The global economic slowdown has not diminished Dubai shoppers' appetite for glitz and glamour.
High-end sales at Bloomingdale's in Dubai has outpaced that of its US counterparts, while Louis Vuitton has doubled the size of its boutique in the emirate.
Matthew Mackenzie, the general manager of the Bloomingdale's department store in Dubai, said it increased its stock of luxury goods to keep up with demand.
"We're stocking and investing heavily in luxury brands, and we're providing a personal shopping service for our customers," he said.
Louis Vuitton has increased the size of its Mall of the Emirates store to more than 600 square metres.
"What we wanted to provide is a bigger space, because the success is there," said Valerie Chapoulaud, the French brand's president of south Europe, who also oversees the Middle East. She expected sales in the region to grow in the "double-digit" range, as it did last year.
Luxury sales globally slipped 8 per cent in 2009 compared with 2008, to €153 billion (Dh775.43bn), according to the research firm Bain & Company. This began to rebound last year, with world sales rising an estimated 10 per cent to €168bn, Bain says.
The latest financial results at Louis Vuitton's parent company, LVMH, show sales of fashion and leather goods enjoyed 14 per cent organic growth in the first nine months of last year, compared with the same period a year earlier.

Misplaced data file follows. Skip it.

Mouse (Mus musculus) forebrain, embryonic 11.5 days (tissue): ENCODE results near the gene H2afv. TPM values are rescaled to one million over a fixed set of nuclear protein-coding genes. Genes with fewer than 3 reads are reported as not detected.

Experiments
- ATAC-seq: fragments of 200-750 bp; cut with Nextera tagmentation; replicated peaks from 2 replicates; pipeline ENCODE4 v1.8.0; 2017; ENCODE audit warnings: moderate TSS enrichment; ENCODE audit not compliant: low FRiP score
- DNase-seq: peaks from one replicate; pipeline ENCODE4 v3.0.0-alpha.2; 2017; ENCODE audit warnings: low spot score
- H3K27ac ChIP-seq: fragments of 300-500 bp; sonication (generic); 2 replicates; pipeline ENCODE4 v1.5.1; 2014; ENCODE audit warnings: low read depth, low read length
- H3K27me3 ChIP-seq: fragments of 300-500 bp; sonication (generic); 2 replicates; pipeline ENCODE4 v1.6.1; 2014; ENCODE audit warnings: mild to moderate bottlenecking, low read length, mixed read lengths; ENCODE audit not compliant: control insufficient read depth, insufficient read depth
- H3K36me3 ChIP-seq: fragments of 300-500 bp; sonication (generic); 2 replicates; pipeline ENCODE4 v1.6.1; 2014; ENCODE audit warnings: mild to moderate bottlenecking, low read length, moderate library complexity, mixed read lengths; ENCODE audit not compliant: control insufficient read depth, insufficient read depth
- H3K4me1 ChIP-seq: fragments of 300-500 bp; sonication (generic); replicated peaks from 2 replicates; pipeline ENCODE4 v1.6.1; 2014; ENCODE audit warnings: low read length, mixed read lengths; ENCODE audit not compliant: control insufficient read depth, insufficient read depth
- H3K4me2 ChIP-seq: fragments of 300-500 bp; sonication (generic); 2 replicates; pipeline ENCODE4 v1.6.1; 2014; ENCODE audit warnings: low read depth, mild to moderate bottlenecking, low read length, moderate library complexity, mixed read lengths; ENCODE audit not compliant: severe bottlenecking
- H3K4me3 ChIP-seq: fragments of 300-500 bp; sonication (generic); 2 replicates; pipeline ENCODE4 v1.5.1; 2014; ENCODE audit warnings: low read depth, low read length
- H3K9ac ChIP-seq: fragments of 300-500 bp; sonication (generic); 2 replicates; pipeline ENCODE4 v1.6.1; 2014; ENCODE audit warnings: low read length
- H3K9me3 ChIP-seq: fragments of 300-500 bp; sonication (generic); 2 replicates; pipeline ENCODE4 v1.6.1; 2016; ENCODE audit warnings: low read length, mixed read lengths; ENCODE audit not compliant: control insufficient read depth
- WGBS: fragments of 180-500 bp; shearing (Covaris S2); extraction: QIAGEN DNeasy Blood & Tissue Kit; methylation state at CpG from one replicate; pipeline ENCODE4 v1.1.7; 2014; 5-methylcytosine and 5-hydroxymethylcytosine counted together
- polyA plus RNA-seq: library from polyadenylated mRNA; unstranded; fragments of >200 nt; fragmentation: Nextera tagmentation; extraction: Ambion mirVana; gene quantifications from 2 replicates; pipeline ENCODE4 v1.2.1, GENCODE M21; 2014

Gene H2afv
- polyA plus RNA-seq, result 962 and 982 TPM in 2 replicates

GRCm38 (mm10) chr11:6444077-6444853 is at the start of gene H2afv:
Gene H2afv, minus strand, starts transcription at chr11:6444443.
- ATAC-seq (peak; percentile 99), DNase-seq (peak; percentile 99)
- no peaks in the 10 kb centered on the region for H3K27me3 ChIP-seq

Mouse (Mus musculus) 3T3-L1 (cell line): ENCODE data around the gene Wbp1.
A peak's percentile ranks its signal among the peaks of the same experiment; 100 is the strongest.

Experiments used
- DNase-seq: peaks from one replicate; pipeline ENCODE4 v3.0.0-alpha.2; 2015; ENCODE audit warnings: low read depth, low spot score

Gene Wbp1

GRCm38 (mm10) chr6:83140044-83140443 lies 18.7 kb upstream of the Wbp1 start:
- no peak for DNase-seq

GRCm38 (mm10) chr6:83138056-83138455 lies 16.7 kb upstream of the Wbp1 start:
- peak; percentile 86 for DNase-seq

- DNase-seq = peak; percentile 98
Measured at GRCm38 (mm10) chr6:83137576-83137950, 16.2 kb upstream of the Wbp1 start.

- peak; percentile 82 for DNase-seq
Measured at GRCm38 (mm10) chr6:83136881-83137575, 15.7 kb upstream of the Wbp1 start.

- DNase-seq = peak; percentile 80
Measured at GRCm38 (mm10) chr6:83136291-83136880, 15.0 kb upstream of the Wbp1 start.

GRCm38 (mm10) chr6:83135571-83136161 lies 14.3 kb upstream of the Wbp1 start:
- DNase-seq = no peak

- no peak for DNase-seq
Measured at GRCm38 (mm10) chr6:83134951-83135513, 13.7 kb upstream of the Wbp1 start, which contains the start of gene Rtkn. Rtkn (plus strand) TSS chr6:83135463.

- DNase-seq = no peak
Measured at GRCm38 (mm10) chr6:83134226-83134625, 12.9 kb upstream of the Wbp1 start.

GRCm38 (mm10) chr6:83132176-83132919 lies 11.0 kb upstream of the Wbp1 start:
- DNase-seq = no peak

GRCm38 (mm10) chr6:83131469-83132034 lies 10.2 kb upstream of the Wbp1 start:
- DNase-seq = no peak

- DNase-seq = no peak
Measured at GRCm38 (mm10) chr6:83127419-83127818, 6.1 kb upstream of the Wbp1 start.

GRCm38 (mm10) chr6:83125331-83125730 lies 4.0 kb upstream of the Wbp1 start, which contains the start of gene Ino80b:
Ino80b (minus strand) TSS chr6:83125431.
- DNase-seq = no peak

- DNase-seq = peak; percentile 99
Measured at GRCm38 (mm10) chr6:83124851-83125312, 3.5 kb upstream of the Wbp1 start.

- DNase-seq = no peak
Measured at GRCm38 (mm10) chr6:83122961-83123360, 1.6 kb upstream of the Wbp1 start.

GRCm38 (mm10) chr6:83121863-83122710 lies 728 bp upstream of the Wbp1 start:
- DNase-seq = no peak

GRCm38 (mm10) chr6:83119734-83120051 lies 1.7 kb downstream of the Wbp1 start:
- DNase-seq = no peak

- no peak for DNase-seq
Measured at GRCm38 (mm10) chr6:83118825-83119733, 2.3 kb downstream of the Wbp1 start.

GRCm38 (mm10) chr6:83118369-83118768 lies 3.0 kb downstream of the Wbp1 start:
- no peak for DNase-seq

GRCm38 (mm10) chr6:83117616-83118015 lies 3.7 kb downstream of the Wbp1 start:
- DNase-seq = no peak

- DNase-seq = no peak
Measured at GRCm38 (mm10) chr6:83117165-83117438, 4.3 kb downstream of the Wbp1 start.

Sales at Macy's, Bloomingdale's parent company, also rose. For the fiscal year to date, Macy's sales reached US$23.7bn (Dh87.05bn), up 6.6 per cent from total sales of $22.24bn in the first 48 weeks of the fiscal year in 2009.
Mr Mackenzie declined to give specific figures of the performance of the store at Dubai Mall, Macy's first outlet outside the US. But he said sales had grown on the back of the higher numbers of visitors to the shopping centre.
He said GCC tourists made up the biggest segment of consumers. "That's the nature of our luxury brand portfolio and it's also the nature of the market here. Dubai is the only developed market within the GCC and consequently, when once upon a time you flew to Europe to enjoy luxury brands, [consumers are] coming here to enjoy them."